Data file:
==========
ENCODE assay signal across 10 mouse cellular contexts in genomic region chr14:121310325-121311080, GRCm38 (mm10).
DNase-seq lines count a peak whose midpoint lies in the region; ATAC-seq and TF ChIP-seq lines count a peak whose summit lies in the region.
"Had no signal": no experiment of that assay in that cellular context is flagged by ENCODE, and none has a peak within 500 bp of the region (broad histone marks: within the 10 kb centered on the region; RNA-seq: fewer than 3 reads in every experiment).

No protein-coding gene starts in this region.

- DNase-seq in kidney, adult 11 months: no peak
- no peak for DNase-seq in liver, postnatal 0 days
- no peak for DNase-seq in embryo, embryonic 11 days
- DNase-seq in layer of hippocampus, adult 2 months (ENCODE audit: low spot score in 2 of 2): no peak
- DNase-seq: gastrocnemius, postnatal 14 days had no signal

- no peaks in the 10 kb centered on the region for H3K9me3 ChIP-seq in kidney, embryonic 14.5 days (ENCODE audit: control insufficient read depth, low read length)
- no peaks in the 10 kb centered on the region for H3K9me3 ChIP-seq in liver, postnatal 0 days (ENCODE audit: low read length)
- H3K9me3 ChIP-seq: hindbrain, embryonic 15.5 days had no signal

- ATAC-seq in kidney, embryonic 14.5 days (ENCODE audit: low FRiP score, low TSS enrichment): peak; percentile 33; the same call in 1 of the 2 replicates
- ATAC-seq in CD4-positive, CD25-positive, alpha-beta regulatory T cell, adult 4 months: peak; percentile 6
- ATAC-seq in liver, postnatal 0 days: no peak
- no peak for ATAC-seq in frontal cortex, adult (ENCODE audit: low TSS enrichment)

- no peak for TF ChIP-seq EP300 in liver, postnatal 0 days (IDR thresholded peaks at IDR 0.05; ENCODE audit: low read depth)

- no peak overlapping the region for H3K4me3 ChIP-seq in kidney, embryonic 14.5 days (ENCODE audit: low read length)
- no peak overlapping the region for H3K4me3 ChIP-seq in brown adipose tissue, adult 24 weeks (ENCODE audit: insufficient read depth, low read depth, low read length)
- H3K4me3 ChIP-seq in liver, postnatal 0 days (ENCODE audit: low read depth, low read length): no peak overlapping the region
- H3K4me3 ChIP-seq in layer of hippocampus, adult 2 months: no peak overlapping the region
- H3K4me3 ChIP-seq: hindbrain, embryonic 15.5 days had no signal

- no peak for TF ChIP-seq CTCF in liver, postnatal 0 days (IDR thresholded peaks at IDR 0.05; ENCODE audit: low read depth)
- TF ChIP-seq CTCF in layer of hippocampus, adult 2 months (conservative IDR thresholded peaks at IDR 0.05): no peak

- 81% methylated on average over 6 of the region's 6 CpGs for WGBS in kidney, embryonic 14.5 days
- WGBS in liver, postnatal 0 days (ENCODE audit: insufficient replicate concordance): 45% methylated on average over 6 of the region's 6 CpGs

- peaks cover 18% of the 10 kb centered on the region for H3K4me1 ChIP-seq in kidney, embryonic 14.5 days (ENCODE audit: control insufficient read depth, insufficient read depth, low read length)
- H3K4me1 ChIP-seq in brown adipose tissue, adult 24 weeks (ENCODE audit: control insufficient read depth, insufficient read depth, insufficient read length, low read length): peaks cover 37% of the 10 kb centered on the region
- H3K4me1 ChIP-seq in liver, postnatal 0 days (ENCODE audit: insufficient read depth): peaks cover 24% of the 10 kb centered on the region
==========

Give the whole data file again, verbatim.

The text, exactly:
ENCODE assay signal across 10 mouse cellular contexts in genomic region chr14:121310325-121311080, GRCm38 (mm10).
DNase-seq lines count a peak whose midpoint lies in the region; ATAC-seq and TF ChIP-seq lines count a peak whose summit lies in the region.
"Had no signal": no experiment of that assay in that cellular context is flagged by ENCODE, and none has a peak within 500 bp of the region (broad histone marks: within the 10 kb centered on the region; RNA-seq: fewer than 3 reads in every experiment).

No protein-coding gene starts in this region.

- DNase-seq in kidney, adult 11 months: no peak
- no peak for DNase-seq in liver, postnatal 0 days
- no peak for DNase-seq in embryo, embryonic 11 days
- DNase-seq in layer of hippocampus, adult 2 months (ENCODE audit: low spot score in 2 of 2): no peak
- DNase-seq: gastrocnemius, postnatal 14 days had no signal

- no peaks in the 10 kb centered on the region for H3K9me3 ChIP-seq in kidney, embryonic 14.5 days (ENCODE audit: control insufficient read depth, low read length)
- no peaks in the 10 kb centered on the region for H3K9me3 ChIP-seq in liver, postnatal 0 days (ENCODE audit: low read length)
- H3K9me3 ChIP-seq: hindbrain, embryonic 15.5 days had no signal

- ATAC-seq in kidney, embryonic 14.5 days (ENCODE audit: low FRiP score, low TSS enrichment): peak; percentile 33; the same call in 1 of the 2 replicates
- ATAC-seq in CD4-positive, CD25-positive, alpha-beta regulatory T cell, adult 4 months: peak; percentile 6
- ATAC-seq in liver, postnatal 0 days: no peak
- no peak for ATAC-seq in frontal cortex, adult (ENCODE audit: low TSS enrichment)

- no peak for TF ChIP-seq EP300 in liver, postnatal 0 days (IDR thresholded peaks at IDR 0.05; ENCODE audit: low read depth)

- no peak overlapping the region for H3K4me3 ChIP-seq in kidney, embryonic 14.5 days (ENCODE audit: low read length)
- no peak overlapping the region for H3K4me3 ChIP-seq in brown adipose tissue, adult 24 weeks (ENCODE audit: insufficient read depth, low read depth, low read length)
- H3K4me3 ChIP-seq in liver, postnatal 0 days (ENCODE audit: low read depth, low read length): no peak overlapping the region
- H3K4me3 ChIP-seq in layer of hippocampus, adult 2 months: no peak overlapping the region
- H3K4me3 ChIP-seq: hindbrain, embryonic 15.5 days had no signal

- no peak for TF ChIP-seq CTCF in liver, postnatal 0 days (IDR thresholded peaks at IDR 0.05; ENCODE audit: low read depth)
- TF ChIP-seq CTCF in layer of hippocampus, adult 2 months (conservative IDR thresholded peaks at IDR 0.05): no peak

- 81% methylated on average over 6 of the region's 6 CpGs for WGBS in kidney, embryonic 14.5 days
- WGBS in liver, postnatal 0 days (ENCODE audit: insufficient replicate concordance): 45% methylated on average over 6 of the region's 6 CpGs

- peaks cover 18% of the 10 kb centered on the region for H3K4me1 ChIP-seq in kidney, embryonic 14.5 days (ENCODE audit: control insufficient read depth, insufficient read depth, low read length)
- H3K4me1 ChIP-seq in brown adipose tissue, adult 24 weeks (ENCODE audit: control insufficient read depth, insufficient read depth, insufficient read length, low read length): peaks cover 37% of the 10 kb centered on the region
- H3K4me1 ChIP-seq in liver, postnatal 0 days (ENCODE audit: insufficient read depth): peaks cover 24% of the 10 kb centered on the region